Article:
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    You've really gotta try the ol' .223 from 600-1000yrds. It's not as hard as most would have you think and it's a lot of fun at about 1/2 the reload cost per round. With the old fashioned Hornady 75gn HPBT's I was hitting a 5" plate at 500m with tedious reliability during a fairly recent range trip. I think you'll be able to take on the small gongs at 600 with satisfying results. The heavies really liked to be pushed hard in my stock MVP barrel. Seemed the harder I was on the brass the better the bloody thing shot with 70gn and up bullets.

    If I get my barrel back from Cerakote-ing today I'll be using my MVP in a 200-900yrds match this weekend.
  7. SouthernCoyote New Member

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    Apr 11, 2017
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    I will def try it out to 600 or so. Just don't have many shooting ranges near me that have that distance.
  8. SouthernCoyote New Member

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    image000000.jpg Did some more tests with various loads this weekend.. the load with 21.2 grains of Benchmark is still king. There was a good bit less wind this past weekend so the groups tightened up some. The group shot at 100 yards was less than 1/4" with two shots in the same hole! Shot a second group at 200 yards and it was still under 1/2" group at that distance, so the less than 1/4" group is holding solid at 200 yards. Ran the load through the chronograph and they are hanging around the 2,670 fps range. I know most people say the VLD likes to be ran fast, but the faster I run them, the more they open up. Hopefully next weekend I can test them even farther. My zero is set for 200 yards as you can tell in the 2nd group on the right side of the photo I've posted.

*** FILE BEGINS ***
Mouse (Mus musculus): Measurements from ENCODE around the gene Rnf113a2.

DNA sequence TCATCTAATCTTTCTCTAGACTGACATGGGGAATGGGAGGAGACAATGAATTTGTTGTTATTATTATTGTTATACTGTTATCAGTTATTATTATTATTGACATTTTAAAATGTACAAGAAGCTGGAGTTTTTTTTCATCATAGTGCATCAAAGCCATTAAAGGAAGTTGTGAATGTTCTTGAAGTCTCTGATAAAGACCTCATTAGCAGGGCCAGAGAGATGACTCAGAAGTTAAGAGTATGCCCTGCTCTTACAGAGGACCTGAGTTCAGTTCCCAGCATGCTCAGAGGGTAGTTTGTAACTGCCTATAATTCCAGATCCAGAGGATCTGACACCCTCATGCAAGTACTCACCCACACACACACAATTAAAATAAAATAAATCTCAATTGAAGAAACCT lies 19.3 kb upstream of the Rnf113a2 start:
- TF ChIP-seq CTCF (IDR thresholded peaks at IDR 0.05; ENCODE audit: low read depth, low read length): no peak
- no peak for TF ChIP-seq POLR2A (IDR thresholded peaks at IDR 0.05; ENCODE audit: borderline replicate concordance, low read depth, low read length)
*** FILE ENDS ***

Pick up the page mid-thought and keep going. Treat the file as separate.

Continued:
David Richert and Keith like this.
  9. spamassassin Well-Known Member

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    Accuracy is king. Just like in golf, drive for show, put for dough.
  10. boostless Active Member

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    Looks like a good load and some good shooting.
  11. SouthernCoyote New Member

    Member Since:
    Apr 11, 2017
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    Thanks for the kind words. It's def a keeper load. Just ordered up 1000 rounds of the VLD and 200 more Lapua brass. Got plenty of benchmark and primers to last a long time. Will be a fun time to come